It is becoming clear just how hard it is going to be for David Cameron to reform the European Union - but at least now, when Britain speaks, Europe pays attention
By Telegraph View
MEPs, in particular, have continued to push for Jean-Claude Juncker, one of the last prominent supporters of a “United States of Europe”, to be installed as the new president of the European Commission. For them, despite the election results, it remains very much business as usual. Worse, Mr Juncker seems to believe that he is entitled to the job. After Mr Cameron reportedly told Angela Merkel his appointment would backfire, he said: “Europe must not allow itself to be blackmailed.” It is telling that, in the eyes of this arch-federalist, those who disagree with him are acting subversively. In reality, however, it is Mr Juncker and his ilk who ignore the wishes of the people. This is a man who once remarked of the controversial Lisbon Treaty: “Of course there will be transfers of sovereignty. But would I be intelligent to draw the attention of public opinion to this fact?” Plainly, he is not the best answer to Europe’s current problems.
To his credit, the Prime Minister recognises what Mr Juncker’s appointment would represent – and how difficult it might make renegotiating Britain’s relationship with the EU before the promised 2017 referendum. That is why he has worked hard to prevent it, urging Europe’s leaders, who have the final say on the appointment, to “heed the views expressed at the ballot box”. Fortunately, his efforts have not been entirely in vain. Yesterday Matteo Renzi, the Italian prime minister, spoke out in support of Mr Cameron. He emphasised that Mr Juncker is just “one name” among many in the running for the job. Diplomatic briefings reveal that France and Germany share similar worries.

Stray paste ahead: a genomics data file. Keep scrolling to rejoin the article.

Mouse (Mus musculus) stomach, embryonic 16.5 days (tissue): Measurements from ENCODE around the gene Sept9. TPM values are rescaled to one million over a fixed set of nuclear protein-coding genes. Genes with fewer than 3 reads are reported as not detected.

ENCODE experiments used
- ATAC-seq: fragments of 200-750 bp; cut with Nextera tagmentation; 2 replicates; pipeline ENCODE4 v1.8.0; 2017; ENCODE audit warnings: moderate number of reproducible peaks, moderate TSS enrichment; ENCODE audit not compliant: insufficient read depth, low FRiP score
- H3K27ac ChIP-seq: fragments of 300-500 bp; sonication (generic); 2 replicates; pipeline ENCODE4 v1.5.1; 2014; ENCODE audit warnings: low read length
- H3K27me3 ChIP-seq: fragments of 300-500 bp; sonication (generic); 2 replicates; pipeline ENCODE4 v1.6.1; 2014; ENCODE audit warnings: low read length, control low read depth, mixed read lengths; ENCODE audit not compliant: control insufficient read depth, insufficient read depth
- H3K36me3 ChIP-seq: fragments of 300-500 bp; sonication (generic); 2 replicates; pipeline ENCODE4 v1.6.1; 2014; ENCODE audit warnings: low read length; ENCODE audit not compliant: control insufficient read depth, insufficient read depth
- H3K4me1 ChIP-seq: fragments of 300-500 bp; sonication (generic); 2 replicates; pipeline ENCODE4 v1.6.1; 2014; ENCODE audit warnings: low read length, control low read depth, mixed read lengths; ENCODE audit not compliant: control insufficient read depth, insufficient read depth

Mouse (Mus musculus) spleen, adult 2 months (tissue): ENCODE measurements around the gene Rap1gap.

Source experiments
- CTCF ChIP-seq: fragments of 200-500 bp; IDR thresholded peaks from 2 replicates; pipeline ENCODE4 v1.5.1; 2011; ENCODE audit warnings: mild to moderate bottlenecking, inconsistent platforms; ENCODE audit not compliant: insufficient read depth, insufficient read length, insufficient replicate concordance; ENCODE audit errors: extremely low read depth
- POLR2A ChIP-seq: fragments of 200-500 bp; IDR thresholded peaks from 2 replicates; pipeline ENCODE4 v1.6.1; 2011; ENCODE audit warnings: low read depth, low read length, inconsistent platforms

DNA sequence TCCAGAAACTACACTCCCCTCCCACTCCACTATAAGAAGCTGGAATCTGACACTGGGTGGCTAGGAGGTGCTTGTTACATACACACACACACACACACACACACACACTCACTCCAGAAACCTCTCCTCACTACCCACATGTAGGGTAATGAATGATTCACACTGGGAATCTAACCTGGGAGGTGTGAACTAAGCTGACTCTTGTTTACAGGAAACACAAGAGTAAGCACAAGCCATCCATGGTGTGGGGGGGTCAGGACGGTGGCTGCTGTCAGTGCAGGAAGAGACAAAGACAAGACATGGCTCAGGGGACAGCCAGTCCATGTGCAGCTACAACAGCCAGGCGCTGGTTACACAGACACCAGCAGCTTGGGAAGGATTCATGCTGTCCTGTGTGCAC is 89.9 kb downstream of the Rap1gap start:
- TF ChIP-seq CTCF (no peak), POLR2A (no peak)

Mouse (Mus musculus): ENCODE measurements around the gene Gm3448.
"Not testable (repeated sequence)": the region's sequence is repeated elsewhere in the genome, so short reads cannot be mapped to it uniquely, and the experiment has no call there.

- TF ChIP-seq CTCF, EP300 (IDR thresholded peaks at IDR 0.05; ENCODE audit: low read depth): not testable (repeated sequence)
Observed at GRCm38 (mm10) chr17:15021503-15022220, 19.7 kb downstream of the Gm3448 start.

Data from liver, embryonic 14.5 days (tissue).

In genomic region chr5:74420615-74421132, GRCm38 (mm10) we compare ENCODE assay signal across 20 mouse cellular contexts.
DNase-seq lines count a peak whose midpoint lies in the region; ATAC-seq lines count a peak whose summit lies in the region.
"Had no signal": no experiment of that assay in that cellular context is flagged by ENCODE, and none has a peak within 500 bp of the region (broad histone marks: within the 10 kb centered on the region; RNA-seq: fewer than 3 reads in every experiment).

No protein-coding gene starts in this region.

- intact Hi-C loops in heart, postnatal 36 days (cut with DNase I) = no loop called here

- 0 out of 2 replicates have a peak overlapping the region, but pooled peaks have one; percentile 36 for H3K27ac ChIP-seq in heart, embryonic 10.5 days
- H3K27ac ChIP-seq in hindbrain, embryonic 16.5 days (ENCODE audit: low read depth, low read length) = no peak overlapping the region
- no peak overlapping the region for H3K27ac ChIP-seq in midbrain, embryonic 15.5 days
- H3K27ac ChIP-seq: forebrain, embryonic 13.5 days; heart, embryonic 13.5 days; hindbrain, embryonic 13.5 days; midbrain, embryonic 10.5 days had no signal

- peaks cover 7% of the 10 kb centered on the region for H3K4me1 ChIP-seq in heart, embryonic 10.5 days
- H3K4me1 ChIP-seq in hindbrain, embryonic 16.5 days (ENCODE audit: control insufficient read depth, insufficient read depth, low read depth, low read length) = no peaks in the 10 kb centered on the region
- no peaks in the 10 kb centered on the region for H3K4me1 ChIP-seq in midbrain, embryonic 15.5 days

This does at least show that when Britain makes its views strongly felt in Europe, they are listened to – at least by those European leaders who recognise that it is not in their interests for the UK to leave the EU. As Mr Cameron plans the renegotiations, he can therefore take heart that – though the going may be tough, and the resistance from Brussels relentless – the fundamental and far-reaching reform that Europe so badly needs is not beyond our grasp.
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